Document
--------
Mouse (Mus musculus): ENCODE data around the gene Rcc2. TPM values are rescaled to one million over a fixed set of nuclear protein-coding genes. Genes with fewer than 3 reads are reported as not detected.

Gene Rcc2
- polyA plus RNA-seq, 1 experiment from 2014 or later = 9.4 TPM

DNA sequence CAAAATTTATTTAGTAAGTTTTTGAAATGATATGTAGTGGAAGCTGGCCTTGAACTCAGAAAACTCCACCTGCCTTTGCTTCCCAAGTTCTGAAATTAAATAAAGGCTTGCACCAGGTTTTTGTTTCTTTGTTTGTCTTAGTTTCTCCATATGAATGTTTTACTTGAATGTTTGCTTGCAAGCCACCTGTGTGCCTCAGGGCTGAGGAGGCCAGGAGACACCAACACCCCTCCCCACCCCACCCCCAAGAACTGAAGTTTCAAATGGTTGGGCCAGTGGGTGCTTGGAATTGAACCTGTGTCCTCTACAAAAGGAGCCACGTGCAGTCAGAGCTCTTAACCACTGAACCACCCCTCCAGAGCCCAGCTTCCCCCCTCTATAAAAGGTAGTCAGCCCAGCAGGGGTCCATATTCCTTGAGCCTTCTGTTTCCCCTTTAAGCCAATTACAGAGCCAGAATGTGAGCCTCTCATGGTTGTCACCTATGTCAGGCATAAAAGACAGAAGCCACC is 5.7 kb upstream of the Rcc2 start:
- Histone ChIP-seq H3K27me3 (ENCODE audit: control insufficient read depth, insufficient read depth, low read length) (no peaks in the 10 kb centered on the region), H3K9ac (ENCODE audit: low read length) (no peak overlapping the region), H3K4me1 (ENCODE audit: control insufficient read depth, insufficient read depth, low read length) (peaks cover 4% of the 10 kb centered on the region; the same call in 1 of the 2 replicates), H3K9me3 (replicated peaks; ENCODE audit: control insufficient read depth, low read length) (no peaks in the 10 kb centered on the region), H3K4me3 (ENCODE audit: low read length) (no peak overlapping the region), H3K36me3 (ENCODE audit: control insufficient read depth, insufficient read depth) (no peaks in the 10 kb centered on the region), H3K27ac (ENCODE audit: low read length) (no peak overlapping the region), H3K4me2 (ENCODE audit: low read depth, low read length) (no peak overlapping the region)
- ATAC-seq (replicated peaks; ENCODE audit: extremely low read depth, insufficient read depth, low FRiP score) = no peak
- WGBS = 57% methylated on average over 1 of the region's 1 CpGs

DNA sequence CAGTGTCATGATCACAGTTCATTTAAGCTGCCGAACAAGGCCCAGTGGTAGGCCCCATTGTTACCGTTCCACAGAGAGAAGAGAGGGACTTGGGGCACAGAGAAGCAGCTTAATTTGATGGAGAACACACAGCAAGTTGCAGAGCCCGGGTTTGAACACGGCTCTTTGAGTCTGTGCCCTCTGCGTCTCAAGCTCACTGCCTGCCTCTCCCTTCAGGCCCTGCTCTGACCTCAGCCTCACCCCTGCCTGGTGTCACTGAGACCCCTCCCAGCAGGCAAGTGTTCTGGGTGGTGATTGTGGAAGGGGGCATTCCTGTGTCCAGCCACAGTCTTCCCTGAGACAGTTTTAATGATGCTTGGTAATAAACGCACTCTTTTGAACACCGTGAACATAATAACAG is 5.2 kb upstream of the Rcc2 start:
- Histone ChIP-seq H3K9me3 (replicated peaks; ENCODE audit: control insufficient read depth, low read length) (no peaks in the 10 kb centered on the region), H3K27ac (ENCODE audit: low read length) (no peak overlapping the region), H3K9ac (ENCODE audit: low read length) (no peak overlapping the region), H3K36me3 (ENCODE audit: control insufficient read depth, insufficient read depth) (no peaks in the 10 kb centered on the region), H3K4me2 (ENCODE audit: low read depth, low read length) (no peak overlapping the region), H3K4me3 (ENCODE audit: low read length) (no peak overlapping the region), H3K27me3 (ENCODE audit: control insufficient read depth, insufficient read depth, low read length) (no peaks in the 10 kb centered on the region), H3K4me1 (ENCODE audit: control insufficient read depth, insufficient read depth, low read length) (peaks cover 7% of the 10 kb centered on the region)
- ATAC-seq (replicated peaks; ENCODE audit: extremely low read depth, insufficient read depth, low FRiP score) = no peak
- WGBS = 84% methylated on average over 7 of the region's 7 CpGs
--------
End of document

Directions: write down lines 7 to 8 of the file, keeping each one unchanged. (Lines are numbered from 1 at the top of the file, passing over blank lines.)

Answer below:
- WGBS = 57% methylated on average over 1 of the region's 1 CpGs

DNA sequence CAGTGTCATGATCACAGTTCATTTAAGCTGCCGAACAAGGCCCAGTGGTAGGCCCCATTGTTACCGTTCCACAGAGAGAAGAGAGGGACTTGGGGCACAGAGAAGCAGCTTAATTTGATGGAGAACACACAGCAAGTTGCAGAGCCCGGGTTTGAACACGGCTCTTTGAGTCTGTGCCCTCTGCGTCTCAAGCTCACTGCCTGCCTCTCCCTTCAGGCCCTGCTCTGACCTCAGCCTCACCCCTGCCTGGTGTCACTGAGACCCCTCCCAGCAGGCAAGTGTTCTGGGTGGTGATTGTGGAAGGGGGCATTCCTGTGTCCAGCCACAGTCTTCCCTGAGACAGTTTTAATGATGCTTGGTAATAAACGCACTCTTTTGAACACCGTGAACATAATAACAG is 5.2 kb upstream of the Rcc2 start: